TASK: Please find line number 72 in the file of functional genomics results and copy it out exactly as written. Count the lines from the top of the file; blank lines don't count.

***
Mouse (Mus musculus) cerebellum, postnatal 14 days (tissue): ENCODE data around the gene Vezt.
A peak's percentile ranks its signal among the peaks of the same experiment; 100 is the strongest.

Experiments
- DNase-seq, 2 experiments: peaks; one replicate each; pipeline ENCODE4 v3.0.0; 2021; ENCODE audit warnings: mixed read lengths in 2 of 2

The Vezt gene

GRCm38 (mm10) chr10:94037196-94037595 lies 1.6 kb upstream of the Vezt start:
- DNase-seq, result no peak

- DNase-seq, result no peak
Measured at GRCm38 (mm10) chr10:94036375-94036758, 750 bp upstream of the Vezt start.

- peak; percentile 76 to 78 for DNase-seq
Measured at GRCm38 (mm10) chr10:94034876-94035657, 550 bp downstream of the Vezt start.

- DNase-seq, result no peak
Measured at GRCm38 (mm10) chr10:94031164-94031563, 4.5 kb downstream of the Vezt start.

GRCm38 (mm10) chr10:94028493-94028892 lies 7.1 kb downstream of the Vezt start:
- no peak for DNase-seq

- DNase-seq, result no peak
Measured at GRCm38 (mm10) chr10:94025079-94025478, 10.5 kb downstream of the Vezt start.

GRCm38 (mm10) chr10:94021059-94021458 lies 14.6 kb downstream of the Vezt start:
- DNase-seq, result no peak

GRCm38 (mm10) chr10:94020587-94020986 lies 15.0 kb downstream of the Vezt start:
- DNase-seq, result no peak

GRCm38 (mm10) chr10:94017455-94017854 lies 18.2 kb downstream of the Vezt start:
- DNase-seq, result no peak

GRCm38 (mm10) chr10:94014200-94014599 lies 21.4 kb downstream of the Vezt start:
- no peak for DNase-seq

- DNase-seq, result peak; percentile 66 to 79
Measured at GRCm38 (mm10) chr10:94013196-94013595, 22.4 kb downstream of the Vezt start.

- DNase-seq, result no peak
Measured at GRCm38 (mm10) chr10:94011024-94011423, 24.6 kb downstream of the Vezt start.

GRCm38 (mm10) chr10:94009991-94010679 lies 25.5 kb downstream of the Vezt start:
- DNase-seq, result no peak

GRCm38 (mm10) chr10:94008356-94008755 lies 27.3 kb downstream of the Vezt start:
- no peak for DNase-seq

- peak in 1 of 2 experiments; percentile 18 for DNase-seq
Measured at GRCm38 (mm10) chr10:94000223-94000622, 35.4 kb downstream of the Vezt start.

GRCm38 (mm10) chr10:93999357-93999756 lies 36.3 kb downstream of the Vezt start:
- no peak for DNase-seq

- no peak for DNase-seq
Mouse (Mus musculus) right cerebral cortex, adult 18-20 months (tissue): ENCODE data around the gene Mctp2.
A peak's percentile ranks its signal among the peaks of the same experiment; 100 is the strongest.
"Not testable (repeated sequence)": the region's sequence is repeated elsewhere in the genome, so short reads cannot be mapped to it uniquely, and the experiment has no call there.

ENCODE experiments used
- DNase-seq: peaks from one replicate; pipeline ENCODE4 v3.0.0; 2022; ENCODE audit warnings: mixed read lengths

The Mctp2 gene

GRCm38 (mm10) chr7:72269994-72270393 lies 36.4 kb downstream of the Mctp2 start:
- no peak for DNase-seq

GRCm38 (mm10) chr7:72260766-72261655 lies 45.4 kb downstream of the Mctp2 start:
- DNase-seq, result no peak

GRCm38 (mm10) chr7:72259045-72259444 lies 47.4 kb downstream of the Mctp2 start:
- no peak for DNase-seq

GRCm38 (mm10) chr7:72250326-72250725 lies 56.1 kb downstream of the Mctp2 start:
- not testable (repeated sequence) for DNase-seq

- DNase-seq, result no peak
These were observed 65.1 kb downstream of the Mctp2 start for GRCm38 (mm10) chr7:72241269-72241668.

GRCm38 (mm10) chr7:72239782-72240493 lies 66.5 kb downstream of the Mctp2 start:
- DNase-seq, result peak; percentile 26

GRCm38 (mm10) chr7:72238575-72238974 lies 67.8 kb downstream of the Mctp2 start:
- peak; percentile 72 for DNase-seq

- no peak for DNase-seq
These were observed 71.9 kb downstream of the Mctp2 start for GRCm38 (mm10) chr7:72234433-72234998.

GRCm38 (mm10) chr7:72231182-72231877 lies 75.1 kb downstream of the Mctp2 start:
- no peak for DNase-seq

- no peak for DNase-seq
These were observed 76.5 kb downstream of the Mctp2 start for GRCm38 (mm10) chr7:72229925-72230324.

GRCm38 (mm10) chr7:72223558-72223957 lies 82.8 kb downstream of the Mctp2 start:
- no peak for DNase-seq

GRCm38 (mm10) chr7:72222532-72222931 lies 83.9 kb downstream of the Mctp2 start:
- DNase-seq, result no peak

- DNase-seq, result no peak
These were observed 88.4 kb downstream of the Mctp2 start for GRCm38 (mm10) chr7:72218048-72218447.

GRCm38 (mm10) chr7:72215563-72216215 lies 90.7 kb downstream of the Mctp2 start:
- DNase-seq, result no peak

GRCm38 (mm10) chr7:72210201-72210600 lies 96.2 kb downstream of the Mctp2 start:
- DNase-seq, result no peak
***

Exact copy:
- DNase-seq, result no peak